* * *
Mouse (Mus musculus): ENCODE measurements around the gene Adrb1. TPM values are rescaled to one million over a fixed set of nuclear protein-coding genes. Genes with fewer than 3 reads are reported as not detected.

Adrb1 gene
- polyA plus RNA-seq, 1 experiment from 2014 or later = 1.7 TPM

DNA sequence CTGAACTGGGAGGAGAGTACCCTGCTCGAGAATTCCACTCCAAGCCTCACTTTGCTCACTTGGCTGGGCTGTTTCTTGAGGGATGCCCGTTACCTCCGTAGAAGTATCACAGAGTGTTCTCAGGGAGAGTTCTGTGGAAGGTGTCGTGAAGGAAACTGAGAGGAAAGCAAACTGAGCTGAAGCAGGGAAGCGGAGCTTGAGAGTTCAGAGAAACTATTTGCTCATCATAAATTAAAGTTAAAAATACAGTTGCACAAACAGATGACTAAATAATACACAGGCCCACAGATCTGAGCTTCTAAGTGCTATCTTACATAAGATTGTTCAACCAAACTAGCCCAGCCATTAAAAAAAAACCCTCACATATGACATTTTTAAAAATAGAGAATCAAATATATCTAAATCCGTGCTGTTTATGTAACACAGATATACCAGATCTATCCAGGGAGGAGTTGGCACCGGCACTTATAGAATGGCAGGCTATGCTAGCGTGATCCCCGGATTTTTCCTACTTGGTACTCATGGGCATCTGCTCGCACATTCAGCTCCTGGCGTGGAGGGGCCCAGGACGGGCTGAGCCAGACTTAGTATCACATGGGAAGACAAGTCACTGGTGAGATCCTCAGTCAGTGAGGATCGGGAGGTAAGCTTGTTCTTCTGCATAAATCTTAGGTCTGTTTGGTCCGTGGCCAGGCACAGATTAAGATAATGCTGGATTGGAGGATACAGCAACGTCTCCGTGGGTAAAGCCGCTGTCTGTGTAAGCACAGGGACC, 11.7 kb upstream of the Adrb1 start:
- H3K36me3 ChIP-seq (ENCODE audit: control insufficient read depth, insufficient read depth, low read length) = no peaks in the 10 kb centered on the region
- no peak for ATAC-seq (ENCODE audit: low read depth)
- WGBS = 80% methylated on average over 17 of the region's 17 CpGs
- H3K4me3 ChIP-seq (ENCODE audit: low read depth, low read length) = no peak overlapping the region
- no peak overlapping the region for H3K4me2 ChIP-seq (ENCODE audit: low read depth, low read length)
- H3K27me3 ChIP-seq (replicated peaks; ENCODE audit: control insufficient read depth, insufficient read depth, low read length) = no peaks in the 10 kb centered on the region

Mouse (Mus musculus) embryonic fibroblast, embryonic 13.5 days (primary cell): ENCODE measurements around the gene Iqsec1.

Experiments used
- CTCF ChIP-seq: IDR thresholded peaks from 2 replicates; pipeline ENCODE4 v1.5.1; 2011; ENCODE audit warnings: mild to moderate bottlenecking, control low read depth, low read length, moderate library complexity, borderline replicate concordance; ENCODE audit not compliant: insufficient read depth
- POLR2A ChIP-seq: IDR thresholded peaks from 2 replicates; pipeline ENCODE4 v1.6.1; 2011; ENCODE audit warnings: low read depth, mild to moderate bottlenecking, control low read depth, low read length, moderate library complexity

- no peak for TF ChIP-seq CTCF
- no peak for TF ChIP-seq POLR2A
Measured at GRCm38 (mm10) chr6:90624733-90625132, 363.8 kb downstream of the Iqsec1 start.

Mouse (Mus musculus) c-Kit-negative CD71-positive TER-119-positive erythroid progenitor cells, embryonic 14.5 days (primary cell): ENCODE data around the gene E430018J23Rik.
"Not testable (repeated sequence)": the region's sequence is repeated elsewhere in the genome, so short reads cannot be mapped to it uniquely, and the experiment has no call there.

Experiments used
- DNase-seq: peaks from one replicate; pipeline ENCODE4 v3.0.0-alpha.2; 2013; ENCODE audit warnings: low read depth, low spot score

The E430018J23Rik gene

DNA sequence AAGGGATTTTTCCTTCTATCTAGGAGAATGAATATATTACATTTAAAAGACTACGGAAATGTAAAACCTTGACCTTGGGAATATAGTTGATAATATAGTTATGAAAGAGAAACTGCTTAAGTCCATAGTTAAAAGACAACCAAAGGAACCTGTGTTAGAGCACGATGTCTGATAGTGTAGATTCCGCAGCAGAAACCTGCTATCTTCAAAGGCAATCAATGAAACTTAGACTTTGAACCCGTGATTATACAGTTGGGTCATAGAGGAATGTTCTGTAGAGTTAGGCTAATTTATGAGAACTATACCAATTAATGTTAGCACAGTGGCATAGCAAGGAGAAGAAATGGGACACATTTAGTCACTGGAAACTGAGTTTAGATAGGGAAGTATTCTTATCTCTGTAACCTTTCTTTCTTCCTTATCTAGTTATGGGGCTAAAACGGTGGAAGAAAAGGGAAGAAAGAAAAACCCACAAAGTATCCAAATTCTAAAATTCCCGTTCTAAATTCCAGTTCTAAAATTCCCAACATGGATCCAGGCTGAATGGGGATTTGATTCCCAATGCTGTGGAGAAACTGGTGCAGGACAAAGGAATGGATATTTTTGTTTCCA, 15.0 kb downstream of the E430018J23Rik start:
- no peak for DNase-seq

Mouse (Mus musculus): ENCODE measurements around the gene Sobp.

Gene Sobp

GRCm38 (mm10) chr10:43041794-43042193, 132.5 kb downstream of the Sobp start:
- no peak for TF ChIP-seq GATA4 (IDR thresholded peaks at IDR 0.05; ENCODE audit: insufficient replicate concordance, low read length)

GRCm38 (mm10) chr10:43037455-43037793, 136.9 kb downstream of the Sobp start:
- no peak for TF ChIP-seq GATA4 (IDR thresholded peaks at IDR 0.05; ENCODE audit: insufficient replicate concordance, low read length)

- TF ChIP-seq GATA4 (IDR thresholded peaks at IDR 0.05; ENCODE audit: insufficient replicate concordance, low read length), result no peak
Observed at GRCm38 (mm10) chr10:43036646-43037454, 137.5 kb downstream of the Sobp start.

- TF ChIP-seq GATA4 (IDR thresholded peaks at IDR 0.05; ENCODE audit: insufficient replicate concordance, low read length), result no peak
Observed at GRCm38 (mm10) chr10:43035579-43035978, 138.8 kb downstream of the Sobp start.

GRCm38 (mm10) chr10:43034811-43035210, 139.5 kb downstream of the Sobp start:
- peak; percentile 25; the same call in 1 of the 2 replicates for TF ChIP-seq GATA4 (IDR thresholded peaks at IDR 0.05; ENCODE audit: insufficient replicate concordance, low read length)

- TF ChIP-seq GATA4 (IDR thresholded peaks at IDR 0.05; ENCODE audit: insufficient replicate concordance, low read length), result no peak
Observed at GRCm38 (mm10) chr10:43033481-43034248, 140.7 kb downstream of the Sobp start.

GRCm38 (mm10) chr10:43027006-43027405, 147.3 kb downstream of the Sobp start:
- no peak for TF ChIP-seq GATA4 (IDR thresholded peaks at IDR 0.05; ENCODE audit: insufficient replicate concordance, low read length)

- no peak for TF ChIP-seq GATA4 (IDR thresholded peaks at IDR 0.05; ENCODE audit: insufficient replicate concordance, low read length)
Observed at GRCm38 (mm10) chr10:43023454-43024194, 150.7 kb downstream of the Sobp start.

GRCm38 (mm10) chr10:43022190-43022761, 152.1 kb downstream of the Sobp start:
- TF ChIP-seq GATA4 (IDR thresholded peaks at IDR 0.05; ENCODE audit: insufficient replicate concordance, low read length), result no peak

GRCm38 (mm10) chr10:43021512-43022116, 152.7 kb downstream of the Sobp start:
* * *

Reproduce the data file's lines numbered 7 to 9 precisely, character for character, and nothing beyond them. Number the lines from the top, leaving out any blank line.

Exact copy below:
- WGBS = 80% methylated on average over 17 of the region's 17 CpGs
- H3K4me3 ChIP-seq (ENCODE audit: low read depth, low read length) = no peak overlapping the region
- no peak overlapping the region for H3K4me2 ChIP-seq (ENCODE audit: low read depth, low read length)